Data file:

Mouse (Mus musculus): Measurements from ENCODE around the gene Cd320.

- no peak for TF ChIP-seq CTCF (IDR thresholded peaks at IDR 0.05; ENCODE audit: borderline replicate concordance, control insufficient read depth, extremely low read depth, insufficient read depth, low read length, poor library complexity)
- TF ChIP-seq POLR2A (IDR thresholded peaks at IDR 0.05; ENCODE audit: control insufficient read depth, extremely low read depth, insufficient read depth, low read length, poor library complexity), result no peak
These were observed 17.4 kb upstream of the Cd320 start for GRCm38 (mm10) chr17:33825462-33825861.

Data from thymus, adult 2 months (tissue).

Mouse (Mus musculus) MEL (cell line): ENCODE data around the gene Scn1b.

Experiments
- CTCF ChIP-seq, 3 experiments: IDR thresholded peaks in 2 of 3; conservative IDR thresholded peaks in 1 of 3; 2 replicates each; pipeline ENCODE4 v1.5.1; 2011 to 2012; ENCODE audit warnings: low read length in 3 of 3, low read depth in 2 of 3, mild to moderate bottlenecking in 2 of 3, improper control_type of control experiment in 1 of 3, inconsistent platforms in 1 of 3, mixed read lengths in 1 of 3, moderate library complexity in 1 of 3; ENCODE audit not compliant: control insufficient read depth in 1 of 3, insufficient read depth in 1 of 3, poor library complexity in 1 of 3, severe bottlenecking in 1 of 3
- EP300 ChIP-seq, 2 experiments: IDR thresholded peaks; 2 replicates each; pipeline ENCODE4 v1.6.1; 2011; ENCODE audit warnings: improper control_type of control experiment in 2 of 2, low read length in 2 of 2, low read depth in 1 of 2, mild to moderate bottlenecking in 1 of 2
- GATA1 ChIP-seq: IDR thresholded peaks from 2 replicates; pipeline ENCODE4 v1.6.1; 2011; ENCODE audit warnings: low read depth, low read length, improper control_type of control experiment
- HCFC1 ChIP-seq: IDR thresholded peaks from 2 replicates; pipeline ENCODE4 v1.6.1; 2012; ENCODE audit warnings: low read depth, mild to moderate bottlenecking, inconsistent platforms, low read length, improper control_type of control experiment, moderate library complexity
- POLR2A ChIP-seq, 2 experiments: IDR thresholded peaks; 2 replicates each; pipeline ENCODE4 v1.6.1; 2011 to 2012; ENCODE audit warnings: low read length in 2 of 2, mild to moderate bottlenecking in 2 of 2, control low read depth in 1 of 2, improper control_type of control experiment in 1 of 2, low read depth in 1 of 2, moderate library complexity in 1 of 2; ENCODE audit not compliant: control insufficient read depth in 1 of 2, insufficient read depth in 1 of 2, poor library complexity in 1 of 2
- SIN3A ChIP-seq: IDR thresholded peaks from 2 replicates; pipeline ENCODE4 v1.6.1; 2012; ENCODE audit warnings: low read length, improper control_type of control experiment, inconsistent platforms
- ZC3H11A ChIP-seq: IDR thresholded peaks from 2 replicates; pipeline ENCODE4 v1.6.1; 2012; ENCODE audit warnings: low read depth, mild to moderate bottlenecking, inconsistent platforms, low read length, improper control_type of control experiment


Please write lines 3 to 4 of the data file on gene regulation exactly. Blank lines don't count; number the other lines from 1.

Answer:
- TF ChIP-seq POLR2A (IDR thresholded peaks at IDR 0.05; ENCODE audit: control insufficient read depth, extremely low read depth, insufficient read depth, low read length, poor library complexity), result no peak
These were observed 17.4 kb upstream of the Cd320 start for GRCm38 (mm10) chr17:33825462-33825861.